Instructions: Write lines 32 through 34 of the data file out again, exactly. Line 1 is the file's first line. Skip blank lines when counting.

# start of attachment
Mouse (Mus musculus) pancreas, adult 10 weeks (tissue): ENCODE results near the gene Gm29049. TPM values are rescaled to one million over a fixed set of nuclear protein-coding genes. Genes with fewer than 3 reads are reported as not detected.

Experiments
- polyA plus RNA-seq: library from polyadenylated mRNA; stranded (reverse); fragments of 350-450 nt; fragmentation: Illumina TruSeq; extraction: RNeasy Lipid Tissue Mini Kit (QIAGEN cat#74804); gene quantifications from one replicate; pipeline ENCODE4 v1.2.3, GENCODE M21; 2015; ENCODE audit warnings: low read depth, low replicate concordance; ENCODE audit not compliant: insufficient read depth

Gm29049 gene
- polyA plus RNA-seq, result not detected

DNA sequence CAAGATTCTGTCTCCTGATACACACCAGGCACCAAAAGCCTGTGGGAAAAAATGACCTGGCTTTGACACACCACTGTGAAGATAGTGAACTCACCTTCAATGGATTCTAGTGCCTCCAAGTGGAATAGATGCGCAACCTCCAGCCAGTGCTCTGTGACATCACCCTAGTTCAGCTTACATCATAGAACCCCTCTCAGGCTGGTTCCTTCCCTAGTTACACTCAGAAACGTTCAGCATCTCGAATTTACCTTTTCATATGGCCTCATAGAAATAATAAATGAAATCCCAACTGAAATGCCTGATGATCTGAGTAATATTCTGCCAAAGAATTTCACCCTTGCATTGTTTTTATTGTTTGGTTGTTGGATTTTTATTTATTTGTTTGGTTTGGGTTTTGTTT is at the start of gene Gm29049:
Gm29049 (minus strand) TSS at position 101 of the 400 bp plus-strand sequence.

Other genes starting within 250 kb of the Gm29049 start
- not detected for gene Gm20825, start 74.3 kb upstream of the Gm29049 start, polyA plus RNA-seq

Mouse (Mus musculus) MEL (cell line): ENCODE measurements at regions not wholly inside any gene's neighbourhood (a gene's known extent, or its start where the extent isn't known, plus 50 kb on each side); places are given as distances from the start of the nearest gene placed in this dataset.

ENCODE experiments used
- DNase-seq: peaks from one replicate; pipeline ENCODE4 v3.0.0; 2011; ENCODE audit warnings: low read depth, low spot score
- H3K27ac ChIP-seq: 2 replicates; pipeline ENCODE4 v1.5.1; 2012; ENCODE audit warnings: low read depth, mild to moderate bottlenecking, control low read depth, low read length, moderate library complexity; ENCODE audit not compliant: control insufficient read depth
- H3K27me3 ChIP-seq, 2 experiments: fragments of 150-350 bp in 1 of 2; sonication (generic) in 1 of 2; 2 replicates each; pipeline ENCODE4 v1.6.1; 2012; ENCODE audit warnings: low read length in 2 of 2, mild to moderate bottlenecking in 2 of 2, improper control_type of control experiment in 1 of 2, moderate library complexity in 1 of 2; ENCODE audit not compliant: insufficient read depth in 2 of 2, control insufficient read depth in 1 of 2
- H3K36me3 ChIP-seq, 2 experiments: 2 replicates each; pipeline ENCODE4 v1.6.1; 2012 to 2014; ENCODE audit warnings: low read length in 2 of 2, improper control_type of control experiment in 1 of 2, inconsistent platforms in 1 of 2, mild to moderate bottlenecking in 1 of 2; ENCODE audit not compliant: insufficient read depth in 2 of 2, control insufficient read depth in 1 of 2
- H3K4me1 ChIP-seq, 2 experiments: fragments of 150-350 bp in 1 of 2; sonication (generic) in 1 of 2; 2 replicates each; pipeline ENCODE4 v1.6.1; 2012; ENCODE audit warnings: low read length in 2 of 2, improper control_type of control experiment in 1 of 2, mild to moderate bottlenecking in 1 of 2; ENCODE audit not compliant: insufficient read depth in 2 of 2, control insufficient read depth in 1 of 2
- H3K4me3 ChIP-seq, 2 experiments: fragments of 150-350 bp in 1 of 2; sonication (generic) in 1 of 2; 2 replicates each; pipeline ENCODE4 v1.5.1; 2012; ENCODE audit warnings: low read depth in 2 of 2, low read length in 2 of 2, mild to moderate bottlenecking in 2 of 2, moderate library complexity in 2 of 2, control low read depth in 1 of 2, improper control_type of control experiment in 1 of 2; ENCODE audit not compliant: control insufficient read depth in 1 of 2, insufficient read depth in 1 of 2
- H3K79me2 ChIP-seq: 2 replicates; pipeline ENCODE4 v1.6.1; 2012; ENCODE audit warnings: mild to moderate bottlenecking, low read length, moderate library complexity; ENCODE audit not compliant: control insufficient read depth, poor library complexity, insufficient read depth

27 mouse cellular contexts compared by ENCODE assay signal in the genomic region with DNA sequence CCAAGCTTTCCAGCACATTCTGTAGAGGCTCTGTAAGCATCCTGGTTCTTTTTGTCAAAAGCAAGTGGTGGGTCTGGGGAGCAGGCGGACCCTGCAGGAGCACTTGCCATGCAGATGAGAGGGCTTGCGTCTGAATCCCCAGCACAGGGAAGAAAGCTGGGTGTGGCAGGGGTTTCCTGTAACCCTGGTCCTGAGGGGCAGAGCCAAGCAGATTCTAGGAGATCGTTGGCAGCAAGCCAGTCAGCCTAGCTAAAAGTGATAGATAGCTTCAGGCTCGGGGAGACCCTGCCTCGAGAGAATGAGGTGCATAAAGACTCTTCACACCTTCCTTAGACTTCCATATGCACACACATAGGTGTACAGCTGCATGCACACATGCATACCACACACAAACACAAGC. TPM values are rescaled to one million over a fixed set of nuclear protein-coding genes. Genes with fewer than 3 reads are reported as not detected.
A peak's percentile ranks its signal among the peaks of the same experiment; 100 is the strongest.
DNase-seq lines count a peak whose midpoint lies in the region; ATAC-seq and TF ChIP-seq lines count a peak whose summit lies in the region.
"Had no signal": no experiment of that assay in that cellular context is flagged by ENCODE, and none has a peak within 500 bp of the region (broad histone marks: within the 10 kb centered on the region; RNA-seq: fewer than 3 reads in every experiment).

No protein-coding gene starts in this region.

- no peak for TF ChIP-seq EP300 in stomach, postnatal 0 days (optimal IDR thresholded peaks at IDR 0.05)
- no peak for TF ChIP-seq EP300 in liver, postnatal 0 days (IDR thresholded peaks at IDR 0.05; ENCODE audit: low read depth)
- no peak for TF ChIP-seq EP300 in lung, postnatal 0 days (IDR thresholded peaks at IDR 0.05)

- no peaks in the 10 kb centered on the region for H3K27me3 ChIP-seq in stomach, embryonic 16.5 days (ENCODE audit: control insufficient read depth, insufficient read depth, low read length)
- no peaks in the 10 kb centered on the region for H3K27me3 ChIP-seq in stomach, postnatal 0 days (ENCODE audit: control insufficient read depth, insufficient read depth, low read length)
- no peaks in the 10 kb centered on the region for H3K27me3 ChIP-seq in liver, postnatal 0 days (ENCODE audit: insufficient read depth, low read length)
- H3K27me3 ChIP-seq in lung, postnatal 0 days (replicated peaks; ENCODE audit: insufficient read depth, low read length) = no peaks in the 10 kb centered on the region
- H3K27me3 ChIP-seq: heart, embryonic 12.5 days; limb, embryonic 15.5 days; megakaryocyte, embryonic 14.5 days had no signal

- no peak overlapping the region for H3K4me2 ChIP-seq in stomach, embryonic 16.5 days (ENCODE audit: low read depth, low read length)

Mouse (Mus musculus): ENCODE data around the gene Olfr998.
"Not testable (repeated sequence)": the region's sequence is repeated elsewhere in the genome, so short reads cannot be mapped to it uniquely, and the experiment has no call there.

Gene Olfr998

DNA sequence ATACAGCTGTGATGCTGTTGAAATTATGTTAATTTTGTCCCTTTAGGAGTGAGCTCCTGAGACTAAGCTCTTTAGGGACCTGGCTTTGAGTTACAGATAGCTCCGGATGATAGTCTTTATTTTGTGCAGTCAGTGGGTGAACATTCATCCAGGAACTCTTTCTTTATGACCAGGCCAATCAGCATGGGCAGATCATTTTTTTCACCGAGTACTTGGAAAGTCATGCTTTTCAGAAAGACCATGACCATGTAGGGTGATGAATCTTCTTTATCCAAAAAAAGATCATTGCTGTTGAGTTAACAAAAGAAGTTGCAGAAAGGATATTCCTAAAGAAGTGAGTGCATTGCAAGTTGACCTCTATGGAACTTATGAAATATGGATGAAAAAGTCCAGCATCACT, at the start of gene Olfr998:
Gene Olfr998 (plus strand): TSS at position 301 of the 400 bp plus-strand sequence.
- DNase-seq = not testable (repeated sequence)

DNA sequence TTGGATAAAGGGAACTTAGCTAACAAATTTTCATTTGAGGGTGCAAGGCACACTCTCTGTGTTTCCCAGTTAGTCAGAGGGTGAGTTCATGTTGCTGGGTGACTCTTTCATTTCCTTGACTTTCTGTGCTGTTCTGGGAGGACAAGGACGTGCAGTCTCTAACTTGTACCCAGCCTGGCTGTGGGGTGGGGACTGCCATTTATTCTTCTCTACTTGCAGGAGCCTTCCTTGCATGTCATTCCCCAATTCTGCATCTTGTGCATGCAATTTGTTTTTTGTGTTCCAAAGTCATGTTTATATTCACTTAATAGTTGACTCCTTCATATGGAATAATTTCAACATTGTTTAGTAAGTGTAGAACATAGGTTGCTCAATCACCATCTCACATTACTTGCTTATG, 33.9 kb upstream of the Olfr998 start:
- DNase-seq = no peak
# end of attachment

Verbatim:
- no peak overlapping the region for H3K4me2 ChIP-seq in stomach, embryonic 16.5 days (ENCODE audit: low read depth, low read length)

Mouse (Mus musculus): ENCODE data around the gene Olfr998.
"Not testable (repeated sequence)": the region's sequence is repeated elsewhere in the genome, so short reads cannot be mapped to it uniquely, and the experiment has no call there.